The most tragic and life-altering day of my life happened in 1996 when I was in 6th grade. No other day has shaped who I am and why I’m even in your email more than that day.
I was decorating my Christmas tree with my younger brother Timmy on December 10th in Pennsylvania. I loved decorating the tree and looking at all of the ornaments (especially the ones that had goofy photos of my brother). Tree decorating lit my heart up.
The phone rang and I was excited because my Aunt Theresa was on the line. I loved her and her kids (my cousins) so much and it was always a treat to get to see them.
Theresa and mom were talking for a long time so I figured they were setting up a time to get together. I was excited.
My mom called my brother and I up to her room and sat us down on her bed.
“Trisha, your dad died.”
“Haha mom that’s a funny joke” I said.
I seriously thought she was kidding. Until she told me she wasn’t.
I burst into tears. The man I loved more than anyone else in the world in an instant, had vanished from my physical life and the cause of his death is still unknown.
From what I’ve heard, the City of Harrisburg, PA didn’t fully investigate the death because my father was mentally ill.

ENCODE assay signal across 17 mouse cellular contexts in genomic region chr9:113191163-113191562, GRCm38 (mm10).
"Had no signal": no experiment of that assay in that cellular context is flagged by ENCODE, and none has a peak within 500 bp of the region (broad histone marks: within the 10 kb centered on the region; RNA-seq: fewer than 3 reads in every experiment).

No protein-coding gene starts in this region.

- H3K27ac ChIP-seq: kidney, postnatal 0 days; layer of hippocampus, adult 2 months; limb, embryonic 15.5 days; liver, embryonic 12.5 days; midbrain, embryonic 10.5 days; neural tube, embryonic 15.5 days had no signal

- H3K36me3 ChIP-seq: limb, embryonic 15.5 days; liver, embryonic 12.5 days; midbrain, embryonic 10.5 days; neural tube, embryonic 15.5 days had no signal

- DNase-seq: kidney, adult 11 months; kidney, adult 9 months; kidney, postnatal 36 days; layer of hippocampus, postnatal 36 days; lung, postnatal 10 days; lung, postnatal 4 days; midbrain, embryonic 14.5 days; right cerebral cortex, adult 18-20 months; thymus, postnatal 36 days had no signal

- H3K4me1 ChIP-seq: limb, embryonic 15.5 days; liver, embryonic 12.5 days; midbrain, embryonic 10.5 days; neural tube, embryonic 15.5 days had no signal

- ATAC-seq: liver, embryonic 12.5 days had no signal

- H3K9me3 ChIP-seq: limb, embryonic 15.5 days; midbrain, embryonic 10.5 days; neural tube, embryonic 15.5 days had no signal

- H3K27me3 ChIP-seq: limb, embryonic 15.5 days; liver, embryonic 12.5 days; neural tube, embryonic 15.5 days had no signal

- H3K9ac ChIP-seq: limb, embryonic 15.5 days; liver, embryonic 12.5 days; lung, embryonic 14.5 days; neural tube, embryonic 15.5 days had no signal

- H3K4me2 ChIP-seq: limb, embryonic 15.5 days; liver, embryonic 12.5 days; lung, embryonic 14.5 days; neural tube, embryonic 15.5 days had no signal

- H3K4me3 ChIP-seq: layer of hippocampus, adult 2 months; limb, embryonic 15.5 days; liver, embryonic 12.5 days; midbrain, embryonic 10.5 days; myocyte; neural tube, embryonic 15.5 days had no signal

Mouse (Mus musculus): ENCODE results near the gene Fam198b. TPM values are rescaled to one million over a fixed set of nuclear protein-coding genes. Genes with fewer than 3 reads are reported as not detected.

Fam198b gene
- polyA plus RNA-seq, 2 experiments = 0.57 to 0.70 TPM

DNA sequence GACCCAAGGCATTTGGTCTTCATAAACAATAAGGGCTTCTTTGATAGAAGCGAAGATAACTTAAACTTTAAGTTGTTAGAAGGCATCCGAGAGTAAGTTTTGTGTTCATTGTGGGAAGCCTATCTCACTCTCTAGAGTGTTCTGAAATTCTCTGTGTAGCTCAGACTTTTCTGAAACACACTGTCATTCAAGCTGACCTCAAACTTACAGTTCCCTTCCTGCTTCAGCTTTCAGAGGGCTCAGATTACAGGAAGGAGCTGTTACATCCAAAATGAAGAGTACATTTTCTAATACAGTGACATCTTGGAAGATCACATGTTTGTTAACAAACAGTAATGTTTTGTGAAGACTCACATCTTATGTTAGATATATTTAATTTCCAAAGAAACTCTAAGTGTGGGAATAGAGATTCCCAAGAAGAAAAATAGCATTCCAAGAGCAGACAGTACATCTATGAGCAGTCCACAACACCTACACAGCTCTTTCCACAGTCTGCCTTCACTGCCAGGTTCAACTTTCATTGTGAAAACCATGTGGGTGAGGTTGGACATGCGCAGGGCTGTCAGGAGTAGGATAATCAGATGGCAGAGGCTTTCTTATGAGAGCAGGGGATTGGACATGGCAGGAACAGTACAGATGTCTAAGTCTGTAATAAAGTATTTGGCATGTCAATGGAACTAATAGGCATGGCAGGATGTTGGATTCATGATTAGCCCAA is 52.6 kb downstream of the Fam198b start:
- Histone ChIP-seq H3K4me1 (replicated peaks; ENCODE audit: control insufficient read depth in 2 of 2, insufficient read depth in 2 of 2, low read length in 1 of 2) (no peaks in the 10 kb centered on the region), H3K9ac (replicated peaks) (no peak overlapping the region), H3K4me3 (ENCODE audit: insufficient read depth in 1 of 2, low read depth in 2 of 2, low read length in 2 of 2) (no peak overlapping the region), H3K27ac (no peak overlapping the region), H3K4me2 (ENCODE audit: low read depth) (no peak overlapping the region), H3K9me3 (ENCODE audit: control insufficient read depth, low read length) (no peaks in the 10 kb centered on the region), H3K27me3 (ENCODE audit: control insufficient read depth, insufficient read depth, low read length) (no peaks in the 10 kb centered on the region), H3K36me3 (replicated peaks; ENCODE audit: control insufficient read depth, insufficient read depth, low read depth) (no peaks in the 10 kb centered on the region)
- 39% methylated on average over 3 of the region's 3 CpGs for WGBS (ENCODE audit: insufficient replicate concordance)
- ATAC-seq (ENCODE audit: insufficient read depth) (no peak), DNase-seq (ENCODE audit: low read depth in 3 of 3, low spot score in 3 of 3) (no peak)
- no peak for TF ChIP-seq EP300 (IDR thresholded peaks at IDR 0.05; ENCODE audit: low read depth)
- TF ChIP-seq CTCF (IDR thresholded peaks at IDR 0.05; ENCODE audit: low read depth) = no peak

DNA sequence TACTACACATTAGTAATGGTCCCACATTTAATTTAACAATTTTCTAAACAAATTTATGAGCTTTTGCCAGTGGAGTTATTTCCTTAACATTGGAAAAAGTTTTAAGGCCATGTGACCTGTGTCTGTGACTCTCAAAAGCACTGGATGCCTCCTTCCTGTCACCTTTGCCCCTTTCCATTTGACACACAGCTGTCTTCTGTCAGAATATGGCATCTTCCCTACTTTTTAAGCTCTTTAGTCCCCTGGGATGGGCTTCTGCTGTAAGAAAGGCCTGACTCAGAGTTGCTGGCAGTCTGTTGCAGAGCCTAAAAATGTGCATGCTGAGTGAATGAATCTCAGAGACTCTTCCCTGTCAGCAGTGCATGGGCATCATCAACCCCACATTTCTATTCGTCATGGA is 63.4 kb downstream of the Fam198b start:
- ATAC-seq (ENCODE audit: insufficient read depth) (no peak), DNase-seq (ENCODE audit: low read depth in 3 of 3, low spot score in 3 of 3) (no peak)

His body was found by a fisherman in the Susquehanna River in December. My Gammy watched the cops pull his body out of the river on the news that night. She found out her son died by watching the fucking news.
I’m sharing this most private and gut-wrenching experience of my life with you today for these reasons…
1. The pain we endure as humans can be our most powerful gifts to others, if we let it. We can choose to let the pain take us down or, we can choose to take that pain and turn into light to help other people or ourselves. I chose light.
My father’s death and his suffering from struggling with going on and off psychiatric drugs (and possibly other drugs) taught me to love those who are different than me… to be an ally for people who are different than me and that I’m capable of making the world a better place.
2. This is something I’ve never spoken about to you before, but the biggest reason I’m sharing my story with you today is to open the conversation about the scientific evidence around psychiatric drugs and mental illness.
Why am I, a Nutritionist and Weight Loss Coach talking about psychiatric drugs?
First, because there’s non-food barriers related to weight loss and optimal health. Psychiatric drugs for many people, are a threat to better health. Yes, a threat (statistically speaking).
Many psychiatric drugs list weight gain as a common side effect. Here's a few examples...
- Clozaril (clozapine)
- Zyprexa (olanzapine)
- Remeron (mirtazapine)
- Seroquel (quetiapine)
- Depakote (divalproex)
- Paxil (paroxetine)
(I use epocrates.com to look up drugs where you're welcome to look at all of the side effects of these drugs there).
Even when we implement an optimal eating and exercise regimen, if an antidepressant drug you’re taking is causing you to gain 15 pounds in a month, it’s going to be extremely difficult to lose weight and you may end up being more depressed from the weight gain the drug is causing.